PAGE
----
Do You Play Devil’s Advocate? You May Want to Reconsider
By: Contributing Partner Judy Ryan
Too often I hear people say, “I’m going to play Devil’s advocate now” to which I quickly reply, “Please don’t. The Devil has too many advocates as it is.” Or they say, “I know you’re not going to like this, but I’ve just got to be brutally honest with you” to which I quickly interrupt saying, “no, you really don’t. In fact, you don’t ever need to be brutal with anyone, over anything.” Both these and other similar sayings are a big part of today’s massive interpersonal and intra-personal struggles seen in every corner of life; politics, religion, health, money, emotions, mental states and organizationally; in any situation in which two people can engage in conversation or behaviors that impact one another. Too often tendencies to be righteous, aggressive, pushy and to think it is our job to change and even save other people, are promoted as if normal and acceptable. Activism is much needed today but not the activism with these destructive rules in which:
Anything goes, including name-calling, hatred, closed hearts
Judging that others are wrong, inferior, stupid and bad
Trying to fix, convert, change and heal without invitation or permission
Punitive and painful behaviors launched as if viable and justifiable
There is a place for debate and intelligent dialogue but not when they are more important than the people and their worthiness, or their right to be respected and honored, one and all. Too many people associate being open, influential, and authentic with being mean, confrontational, and aggressive. They also frequently mistake respect, dignity and honoring with passivity. A commitment to maintain common courtesy and firmness while being respectful and purposeful, is always possible.
I recently watched RBG, a documentary about Ruth Bader Ginsburg as well the movie “On the Basis of Sex” on her life too. In both, I was struck by the fact that the people of greatest influence (whether you believe in their politics, philosophy or choices) have also been people who are strong in their convictions while refusing to aggressively dehumanize or bulldoze over anyone in order to live up to their convictions. Take Ginsburg’s friendship with fellow judge Scalia, including the warmth and professionalism they both have exhibited for years, despite traditional divides that remain between them. Consider her marriage to Marty Ginsburg, in which two such different people made sure to help one another become wildly successful, despite conventional norms of the day.
I would love to see activism (so important in our world) that follows guidelines proven to bring about positive changes that are powerful and lasting while being harmless, with the following non-negotiable guidelines. Thinking of the hallmarks of powerful, courageous activists who are emotionally intelligent, names like Ginsberg’s, Winfrey’s, Covey’s, Maxwell’s, Sinek’s, and Brown’s of today and the Gandhi’s, MLK’s, Mother Teresa’s, Dalai Lama’s and Nelson Mandela’s, to name just a few who immediately come to mind. These people seem extraordinary, but they are not.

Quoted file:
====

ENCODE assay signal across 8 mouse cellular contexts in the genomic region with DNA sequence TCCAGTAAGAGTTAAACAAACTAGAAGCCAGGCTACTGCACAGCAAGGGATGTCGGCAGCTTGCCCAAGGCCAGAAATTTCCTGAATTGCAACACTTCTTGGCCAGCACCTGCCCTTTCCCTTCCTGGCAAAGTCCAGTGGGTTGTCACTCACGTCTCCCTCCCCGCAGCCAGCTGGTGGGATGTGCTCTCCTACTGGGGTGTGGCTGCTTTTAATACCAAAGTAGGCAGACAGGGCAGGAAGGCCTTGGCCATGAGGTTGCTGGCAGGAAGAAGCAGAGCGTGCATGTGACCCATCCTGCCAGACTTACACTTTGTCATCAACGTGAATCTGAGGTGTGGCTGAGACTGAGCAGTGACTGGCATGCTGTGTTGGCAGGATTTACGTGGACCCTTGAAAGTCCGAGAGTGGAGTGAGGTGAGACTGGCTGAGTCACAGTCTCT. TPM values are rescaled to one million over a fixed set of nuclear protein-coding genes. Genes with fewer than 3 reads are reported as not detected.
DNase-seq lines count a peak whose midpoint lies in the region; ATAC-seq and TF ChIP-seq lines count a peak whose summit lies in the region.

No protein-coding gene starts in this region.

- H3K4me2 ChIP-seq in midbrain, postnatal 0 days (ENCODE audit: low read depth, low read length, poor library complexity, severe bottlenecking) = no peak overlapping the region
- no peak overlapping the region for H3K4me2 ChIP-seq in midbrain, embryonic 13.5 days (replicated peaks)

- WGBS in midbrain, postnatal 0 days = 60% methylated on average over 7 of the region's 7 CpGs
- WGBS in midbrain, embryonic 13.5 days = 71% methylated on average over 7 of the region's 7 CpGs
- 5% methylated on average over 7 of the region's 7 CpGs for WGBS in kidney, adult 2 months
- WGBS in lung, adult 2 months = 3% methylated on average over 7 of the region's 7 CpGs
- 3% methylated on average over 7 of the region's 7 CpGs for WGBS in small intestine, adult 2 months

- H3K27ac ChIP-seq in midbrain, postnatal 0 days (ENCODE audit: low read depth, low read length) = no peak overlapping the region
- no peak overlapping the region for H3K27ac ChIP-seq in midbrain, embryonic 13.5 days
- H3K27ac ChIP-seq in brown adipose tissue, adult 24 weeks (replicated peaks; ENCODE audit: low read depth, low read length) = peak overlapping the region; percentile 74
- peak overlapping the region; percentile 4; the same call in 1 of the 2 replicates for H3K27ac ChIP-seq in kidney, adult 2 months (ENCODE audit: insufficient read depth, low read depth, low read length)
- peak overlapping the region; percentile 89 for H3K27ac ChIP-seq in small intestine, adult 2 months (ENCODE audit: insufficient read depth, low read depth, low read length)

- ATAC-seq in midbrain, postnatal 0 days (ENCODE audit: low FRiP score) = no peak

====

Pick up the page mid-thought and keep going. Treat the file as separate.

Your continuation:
Mentally and emotionally mature and well, committed to be consistently strong and loving
Seeking to understand
Resisting judging, fixing, healing, converting and over-powering people without invitation or permission
Respecting, acting trustworthy, and offering compassion and curiosity no matter what someone shares, believes or does
Listening without arguing and refusing to exercise power-over, power-under; win/lose behaviors
Fully informed and well-educated on the issues that matter to them
Asking respectfully to be heard by others, without demands
Regrouping again and again (with those who agree and those who do not) until trust is strong and solutions organically emerge
The world needs emotionally and socially responsible leaders. These leaders are sometimes students in grade school or high school or those cleaning the bathroom every day. In fact, every one of us is called to be the best leader and the best follower too, so that together, we are able to build courage in one another. We need each other to face today’s challenges, speed of change and uncertainty.
Join me in being an advocate for good and encouraging ways that build up the people in your workplace, home and communities.
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About Judy Ryan
Judy Ryan has been CEO and founder of LifeWork Systems, an award-winning training and consulting company specializing in culture transformation since 2002. She is author of the book, “What’s the Deal With Workplace Culture Change?”, a columnist on Emotional Intelligence in The Women’s Journals, a columnist on The Extraordinary Workplace in St. Louis Small Business Monthly, and a columnist on 21st Century Systems for Hispanic Chamber of St. Louis. Judy is also a human systems developer and consultant, trainer, coach, and keynote presenter, with guest appearances on TV, podcasts and radio.
Why People Hire LifeWork Systems?
Business owners, community leaders, and educators hire Judy Ryan and Lifework Systems because they want the advantages of an extraordinary workplace and recognize that a systems approach ensures consistency and sustainability. We have created assessments, a digital online training platform, processes, and systems integration to create the winning ticket for your business. Take our culture assessment and schedule your first consult session at no cost. You can also contact Judy at 314-239-4727 or firstname.lastname@example.org